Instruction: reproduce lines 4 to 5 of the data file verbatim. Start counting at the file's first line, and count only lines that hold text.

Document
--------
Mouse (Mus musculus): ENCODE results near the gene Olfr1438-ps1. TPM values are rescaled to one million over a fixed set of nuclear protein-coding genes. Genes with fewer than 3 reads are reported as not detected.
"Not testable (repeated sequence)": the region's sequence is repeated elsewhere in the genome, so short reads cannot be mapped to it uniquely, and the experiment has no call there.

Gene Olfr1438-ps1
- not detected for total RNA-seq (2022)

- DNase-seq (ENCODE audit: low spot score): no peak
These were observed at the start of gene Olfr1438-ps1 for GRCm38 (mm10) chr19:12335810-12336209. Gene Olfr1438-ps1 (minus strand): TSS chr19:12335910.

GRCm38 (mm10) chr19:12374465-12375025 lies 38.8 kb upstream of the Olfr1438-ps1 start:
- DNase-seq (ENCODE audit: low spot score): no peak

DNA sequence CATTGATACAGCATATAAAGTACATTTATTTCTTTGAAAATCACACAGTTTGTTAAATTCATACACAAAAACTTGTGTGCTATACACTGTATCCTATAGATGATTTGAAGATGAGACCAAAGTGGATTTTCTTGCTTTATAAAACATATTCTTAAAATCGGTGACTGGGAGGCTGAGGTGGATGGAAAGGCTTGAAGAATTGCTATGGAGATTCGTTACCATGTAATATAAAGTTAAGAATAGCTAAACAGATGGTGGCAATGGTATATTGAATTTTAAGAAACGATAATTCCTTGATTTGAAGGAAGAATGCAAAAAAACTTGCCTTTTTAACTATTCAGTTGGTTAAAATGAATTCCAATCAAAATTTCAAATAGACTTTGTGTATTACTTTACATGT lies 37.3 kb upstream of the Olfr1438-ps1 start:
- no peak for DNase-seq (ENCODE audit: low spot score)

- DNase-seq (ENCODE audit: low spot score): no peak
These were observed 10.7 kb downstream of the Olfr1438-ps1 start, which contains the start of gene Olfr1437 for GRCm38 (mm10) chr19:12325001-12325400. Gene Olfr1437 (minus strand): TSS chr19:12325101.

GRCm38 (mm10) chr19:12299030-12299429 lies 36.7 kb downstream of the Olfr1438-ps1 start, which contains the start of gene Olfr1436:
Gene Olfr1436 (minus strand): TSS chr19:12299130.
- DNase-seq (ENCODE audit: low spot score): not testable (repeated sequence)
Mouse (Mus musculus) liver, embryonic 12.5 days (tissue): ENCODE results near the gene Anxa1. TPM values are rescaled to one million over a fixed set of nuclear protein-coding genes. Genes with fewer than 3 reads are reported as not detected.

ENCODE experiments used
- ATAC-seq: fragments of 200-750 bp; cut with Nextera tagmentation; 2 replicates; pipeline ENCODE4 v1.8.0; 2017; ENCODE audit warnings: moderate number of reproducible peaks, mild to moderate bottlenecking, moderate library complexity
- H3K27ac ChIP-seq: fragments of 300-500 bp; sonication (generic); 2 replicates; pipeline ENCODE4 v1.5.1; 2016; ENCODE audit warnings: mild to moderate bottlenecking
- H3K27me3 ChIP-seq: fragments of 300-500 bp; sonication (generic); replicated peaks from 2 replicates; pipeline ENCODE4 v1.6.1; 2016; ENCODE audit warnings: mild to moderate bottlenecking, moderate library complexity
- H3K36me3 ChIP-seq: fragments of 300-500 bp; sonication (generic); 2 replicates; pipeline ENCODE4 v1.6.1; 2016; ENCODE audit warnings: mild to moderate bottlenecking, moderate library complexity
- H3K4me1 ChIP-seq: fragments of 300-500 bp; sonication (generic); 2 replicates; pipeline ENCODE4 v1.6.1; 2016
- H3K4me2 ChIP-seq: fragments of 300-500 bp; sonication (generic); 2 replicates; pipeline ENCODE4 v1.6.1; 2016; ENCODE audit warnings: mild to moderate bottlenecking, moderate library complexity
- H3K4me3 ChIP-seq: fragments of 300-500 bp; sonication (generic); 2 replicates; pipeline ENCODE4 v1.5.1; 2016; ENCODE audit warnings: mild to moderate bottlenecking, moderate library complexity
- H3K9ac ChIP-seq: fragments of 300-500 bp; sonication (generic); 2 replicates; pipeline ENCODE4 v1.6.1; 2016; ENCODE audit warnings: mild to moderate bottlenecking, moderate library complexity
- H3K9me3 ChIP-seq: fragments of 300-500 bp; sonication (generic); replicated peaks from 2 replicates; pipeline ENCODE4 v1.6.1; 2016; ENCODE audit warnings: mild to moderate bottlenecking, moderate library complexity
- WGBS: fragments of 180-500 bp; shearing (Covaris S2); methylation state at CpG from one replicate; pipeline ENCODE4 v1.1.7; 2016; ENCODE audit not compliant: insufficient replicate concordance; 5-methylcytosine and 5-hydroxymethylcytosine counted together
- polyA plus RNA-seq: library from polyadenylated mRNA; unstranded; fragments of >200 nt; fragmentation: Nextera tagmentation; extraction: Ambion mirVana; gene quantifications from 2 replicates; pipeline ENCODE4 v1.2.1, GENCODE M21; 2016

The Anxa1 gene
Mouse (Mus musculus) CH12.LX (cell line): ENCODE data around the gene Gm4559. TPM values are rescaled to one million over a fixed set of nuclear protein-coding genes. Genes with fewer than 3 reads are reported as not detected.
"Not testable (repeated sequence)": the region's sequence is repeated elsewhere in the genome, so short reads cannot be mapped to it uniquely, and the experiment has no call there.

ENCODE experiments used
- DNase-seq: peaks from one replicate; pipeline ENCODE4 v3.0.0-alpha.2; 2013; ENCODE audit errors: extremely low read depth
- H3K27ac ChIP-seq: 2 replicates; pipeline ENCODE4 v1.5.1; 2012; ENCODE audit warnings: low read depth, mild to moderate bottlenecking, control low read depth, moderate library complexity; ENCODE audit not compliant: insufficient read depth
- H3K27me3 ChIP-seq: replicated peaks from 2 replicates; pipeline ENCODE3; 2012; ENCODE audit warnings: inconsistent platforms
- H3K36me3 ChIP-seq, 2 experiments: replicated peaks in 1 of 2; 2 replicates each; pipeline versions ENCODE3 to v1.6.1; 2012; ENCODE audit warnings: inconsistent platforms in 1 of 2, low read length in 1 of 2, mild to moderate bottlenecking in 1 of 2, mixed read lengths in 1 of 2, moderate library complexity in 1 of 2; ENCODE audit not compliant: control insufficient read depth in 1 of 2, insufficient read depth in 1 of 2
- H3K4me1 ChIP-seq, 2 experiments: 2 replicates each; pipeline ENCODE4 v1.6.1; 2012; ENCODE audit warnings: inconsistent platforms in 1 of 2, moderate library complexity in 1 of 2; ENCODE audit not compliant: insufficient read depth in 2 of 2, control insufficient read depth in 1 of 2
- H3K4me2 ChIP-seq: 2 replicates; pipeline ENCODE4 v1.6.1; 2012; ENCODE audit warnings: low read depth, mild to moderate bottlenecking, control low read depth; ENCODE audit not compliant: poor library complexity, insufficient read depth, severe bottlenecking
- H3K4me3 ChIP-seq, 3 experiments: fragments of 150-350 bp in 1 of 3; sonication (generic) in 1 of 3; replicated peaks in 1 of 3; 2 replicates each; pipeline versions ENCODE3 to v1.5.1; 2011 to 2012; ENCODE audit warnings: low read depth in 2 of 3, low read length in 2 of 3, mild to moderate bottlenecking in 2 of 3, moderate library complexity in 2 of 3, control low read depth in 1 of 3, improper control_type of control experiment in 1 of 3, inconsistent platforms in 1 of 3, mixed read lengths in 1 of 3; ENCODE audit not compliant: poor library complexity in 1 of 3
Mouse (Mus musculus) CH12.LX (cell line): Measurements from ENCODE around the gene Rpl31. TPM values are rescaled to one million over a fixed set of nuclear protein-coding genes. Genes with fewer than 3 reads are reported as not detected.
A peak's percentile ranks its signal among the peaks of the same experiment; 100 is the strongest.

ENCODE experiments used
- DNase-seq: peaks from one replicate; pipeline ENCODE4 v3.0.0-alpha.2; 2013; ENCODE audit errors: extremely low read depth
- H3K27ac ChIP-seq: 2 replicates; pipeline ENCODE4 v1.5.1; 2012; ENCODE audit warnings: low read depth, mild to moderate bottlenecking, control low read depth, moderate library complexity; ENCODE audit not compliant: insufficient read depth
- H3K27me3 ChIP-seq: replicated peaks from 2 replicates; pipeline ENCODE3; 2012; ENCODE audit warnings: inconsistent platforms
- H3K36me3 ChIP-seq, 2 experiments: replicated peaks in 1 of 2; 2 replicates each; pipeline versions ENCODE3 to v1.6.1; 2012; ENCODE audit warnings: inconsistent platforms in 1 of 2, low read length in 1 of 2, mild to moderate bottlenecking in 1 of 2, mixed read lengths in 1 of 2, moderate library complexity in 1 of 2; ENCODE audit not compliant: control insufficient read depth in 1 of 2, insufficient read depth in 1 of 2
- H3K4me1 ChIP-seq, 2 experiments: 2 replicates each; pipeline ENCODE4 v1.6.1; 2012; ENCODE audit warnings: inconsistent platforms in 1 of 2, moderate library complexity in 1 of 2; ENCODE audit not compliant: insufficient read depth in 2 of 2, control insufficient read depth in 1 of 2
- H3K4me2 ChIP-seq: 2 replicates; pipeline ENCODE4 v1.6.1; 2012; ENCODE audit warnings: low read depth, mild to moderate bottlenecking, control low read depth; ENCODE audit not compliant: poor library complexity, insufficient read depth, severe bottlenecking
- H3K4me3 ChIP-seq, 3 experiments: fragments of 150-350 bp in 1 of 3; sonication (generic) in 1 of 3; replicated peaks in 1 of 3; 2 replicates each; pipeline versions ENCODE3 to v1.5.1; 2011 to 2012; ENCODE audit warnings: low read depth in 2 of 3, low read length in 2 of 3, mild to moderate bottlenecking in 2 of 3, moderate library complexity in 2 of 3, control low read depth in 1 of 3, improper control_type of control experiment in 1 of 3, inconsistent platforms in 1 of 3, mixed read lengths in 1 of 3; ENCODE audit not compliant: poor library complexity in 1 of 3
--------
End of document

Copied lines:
- not detected for total RNA-seq (2022)

- DNase-seq (ENCODE audit: low spot score): no peak